Monthly Archives: March 2013

Keeping Your Will Up-to-Date – Buying or Selling Property

Last Will

After you have spent many hours, and probably some money, drafting your estate plan, remember that life doesn’t stand still. Your circumstances are to change and there is a pretty good chance you will buy or sell property after your estate plan is in place. It is vital to make sure that you account for these changes in your estate plan. However, doing so isn’t as easy as simply crossing out a paragraph or adding another sheet of paper. You must take certain steps to ensure that your property is accounted for, legally, in your will or estate plan.

An amendment to a will is called a codicil. You formally execute a codicil using the same formalities as you would for a will (witnesses and signature requirements often apply to codicils, for example). The same competency and undue influence standards that apply to the execution of a will also apply to codicils. Courts want to ensure that your will is not altered after it is in place due to nefarious behavior or fraud. Of course,

When you write a new will, be sure to include the date that it was signed and executed, and put in a sentence that states the new will revokes all previous wills.

It’s vital such codicils be dated so the court can tell whether they were made after your will was executed. After a codicil is properly drafted and executed, it should be kept with the will.

If changes are substantial—-for example, if you have sold all the real estate you owned in one state when you wrote your will and now own a condo on the beach across the country—it may be advisable to write a new will entirely.

Your new will should indicate that it revokes the old one. When you write a new will, be sure to include the date that it was signed and executed, and put in a sentence that states the new will revokes all previous wills. Otherwise, a court may rule that the new one only revokes the old where the two conflict—which could cause some serious problems.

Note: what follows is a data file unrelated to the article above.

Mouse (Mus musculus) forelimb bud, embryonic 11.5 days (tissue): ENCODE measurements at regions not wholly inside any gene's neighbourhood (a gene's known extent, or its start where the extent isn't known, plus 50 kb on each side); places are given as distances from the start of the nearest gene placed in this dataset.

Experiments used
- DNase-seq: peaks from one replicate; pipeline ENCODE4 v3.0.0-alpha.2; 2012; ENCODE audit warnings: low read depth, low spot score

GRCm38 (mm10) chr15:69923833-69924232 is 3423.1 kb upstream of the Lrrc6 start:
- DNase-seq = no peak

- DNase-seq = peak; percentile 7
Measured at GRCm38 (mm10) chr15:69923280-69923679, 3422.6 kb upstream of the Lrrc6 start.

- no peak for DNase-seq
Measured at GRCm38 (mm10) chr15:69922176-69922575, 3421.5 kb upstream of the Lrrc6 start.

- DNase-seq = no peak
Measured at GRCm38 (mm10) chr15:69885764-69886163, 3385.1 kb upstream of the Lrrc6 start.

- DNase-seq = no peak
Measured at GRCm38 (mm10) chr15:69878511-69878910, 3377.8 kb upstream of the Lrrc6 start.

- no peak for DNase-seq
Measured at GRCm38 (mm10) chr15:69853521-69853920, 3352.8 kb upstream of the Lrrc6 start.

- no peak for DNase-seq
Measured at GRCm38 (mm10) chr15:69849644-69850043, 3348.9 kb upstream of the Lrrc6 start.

If you fail to update your estate plan to account for changes in the property you own, the courts will give as much effect to your old will as possible. Some changes may be accommodated by the law, regardless of what your will says. For example, the courts will not simply let your new home remain without an owner because you didn’t draft a codicil to account for the home’s distribution upon your death. To have more control over this unaccounted for property, you may want to include a “safety net” in your will to plan ahead for unaccounted assets—called the residuary estate. The residuary estate is covered by a paragraph in most wills that says you leave all assets not specifically disposed of elsewhere to your spouse or a charity or institution of your choosing. If you actually want that new beach house to go to your children and not your alma mater, check in with your lawyer on a regular basis (say, once a year) for an “estate plan” check­up.

Drafting a new estate plan, adding a codicil, or using one of the many other estate planning tools your lawyer may suggest is the best way to ensure your loved ones are taken care of in the way you hoped.

 

13 Rock Star’s Old Will Illustrates A Typical Mistake

morrisonJim Morris on, the lead singer of the popular rock band The Doors, died in 1971 at age 27. Before his death he had signed a simple, one-page will that left everything to his girlfriend, Pamela Courson (or if she died before he did, to his brother and sister).

Jim Morrison was more successful at music than at estate planning. As a result of the will, Pamela inherited his entire estate, Pamela herself died shortly afterward of a heroin overdose. Because Pamela didn’t have a will, most of Morrison’s fortune then went by law to Pamela’s closest living relatives – her parents.

Now, Pamela’s father was a former Navy officer and a high school principal in conservative Orange County, California, He probably never imagined that he would spend decades collecting millions of dol­lars in rock-and-roll royalties, or that he would have artistic control over a counterculture legend’s poetry and a major say in how Morrison was portrayed in movies such as The Doors.

It’s probably safe to assume that Morrison didn’t anticipate this either, and it probably wasn’t exactly what he had in mind.

Morrison could easily have avoided this fate by setting up a trust that would have cared for Pamela, but that would have directed his fortune to own family if something happened to her, and put someone he knew and trusted in charge of his artis­tic legacy.

How is all this relevant to today’s seniors who aren’t rock stars?

The truth is, many seniors sign simple or “form” wills, sometimes out of a book or from the Internet, and they make a similar and tragic mistake.

For instance:

Alan signed a “form” will leaving his estate to his second wife. She inherited his estate, and when she died, the assets went to her blood relatives. Alan’s own children from his first marriage received nothing.

Beth signed a “form” will leaving her estate to her son, who had children from his first marriage. But when her son died, Beth’s assets went to the son’s second wife – and not her own grandchildren.

This is why it’s essential to talk to an attorney about your wishes. A good estate plan considers all the “what-if s,” and will make sure you accomplish your objectives, even if something you didn’t anticipates happens along the way.